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    CULTURE SHOCK

    Sunday-Joseph Otengho, Ed.D., Ph.D.

    When a person is suddenly transplanted abroad and totally immersed in a new culture, an adjustment process is set in motion. This process is normally referred to as “Culture Shock.” Whether the stay is long term or short term, an immigrant will experience culture shock unless he/she is acculturated and speaks the language of the place of residence. Culture shock is usually due to anxiety suffered because the person does not speak the language and/or does not understand the social protocol, customs, and daily behaviors of his/her new society.

    Sometimes the person finds that friendliness does not always mean friendship or acceptance. The new immigrant may not pick up joke cues, may not understand handshakes or an embrace, may not understand when or how to approach a stranger, and may not know accepted table manners.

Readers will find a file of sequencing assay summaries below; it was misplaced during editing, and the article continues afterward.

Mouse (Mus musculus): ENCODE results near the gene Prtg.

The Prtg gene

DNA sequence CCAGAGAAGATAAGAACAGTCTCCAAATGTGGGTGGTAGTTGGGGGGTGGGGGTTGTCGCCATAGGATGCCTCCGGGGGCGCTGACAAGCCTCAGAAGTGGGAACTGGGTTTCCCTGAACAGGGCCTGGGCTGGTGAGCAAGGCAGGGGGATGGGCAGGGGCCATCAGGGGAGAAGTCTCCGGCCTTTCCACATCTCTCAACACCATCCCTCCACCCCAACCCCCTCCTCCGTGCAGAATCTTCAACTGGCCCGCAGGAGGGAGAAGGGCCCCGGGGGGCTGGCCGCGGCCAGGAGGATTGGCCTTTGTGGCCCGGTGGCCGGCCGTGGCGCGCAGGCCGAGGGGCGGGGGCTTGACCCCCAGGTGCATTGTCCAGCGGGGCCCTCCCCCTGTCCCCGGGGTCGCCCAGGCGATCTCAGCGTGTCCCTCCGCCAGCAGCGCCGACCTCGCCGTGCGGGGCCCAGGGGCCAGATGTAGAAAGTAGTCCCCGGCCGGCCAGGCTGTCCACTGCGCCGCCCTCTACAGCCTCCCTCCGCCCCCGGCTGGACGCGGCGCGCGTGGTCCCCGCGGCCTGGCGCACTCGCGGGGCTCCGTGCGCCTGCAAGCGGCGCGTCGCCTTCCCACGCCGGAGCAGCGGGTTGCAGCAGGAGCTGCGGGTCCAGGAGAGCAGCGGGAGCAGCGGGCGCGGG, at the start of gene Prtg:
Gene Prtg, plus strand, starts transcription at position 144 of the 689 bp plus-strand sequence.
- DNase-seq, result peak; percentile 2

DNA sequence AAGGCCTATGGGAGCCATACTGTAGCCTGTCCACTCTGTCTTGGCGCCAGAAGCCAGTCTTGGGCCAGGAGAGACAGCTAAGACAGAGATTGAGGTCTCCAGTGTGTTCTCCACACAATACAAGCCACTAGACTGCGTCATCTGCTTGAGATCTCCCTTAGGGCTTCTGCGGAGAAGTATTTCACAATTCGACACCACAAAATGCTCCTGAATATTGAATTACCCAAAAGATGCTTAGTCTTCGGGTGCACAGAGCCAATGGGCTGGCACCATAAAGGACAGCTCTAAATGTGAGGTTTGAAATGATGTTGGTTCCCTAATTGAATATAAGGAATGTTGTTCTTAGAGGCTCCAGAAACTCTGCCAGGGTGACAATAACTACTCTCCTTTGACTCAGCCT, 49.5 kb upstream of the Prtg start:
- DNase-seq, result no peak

When a person enters a new culture and is deprived of everything that was familiar, he/she is like an amphibian trying to live on land. There is a feeling at times of not belonging which leads to emotions of alienation from the new culture. This stage in the adjustment process is very important because what happens in the thought process of the immigrant determines whether that individual will acculturate or decide to abandon the process. It is also here that the individual either glorifies or rejects everything about the new culture and begins to suffer nostalgia by not only glorifying but also exaggerating the positive aspects of the original culture. Others scorn their native country by rejecting values and choosing to assimilate or identify with the new values. The severity of culture shock is influenced by one’s personalities, language skills or lack thereof, duration of stay, and a support system. The degree of difference between the new and original culture also contributes to the adjustment process. Levin and Adelman in their book Beyond Language: Intercultural Communication for English as a Second Language (1982) present a w-shaped diagram that illustrates periods of adjustment in a second culture. The stages are not, in my opinion, ordered levels of adjustment; but they offer a visual perception of the process. These stages are: